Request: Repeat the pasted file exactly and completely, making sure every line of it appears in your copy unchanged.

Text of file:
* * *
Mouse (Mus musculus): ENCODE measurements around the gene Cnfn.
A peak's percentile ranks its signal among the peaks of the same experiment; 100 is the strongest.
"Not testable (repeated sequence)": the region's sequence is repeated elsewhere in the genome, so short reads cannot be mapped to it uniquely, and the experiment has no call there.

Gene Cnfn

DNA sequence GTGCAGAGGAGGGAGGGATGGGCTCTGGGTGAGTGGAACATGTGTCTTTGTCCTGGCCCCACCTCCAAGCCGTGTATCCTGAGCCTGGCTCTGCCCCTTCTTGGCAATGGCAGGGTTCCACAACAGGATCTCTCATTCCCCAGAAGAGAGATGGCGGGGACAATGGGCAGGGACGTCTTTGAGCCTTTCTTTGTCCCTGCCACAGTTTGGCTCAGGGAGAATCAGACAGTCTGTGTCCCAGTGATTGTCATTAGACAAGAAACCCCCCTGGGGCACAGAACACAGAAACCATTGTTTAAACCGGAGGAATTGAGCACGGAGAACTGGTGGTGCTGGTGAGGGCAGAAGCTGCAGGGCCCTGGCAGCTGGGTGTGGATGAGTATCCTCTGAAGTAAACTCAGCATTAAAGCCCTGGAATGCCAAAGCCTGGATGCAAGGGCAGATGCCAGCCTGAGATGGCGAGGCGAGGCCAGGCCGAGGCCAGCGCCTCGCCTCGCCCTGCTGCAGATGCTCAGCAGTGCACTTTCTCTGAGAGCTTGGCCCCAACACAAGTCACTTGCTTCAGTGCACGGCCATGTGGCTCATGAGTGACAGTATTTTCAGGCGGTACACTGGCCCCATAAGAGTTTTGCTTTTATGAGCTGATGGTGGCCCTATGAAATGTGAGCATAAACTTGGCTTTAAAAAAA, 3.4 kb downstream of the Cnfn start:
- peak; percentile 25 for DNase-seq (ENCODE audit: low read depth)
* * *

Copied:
Mouse (Mus musculus): ENCODE measurements around the gene Cnfn.
A peak's percentile ranks its signal among the peaks of the same experiment; 100 is the strongest.
"Not testable (repeated sequence)": the region's sequence is repeated elsewhere in the genome, so short reads cannot be mapped to it uniquely, and the experiment has no call there.

Gene Cnfn

DNA sequence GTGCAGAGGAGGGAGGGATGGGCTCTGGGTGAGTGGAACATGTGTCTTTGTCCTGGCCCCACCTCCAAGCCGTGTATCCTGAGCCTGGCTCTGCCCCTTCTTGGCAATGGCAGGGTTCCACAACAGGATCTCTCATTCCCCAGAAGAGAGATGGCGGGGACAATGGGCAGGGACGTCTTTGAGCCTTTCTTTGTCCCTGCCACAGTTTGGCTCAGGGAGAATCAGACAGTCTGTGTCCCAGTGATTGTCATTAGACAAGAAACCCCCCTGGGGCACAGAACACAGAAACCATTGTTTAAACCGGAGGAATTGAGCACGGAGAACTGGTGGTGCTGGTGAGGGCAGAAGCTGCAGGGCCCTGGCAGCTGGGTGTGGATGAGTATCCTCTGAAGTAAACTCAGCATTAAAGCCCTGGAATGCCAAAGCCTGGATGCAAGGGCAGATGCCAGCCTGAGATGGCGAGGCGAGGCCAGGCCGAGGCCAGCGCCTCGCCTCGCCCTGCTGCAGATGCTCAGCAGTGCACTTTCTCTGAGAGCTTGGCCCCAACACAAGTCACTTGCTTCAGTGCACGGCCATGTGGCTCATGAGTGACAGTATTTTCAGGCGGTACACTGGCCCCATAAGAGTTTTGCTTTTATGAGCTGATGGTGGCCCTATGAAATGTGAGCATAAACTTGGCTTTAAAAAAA, 3.4 kb downstream of the Cnfn start:
- peak; percentile 25 for DNase-seq (ENCODE audit: low read depth)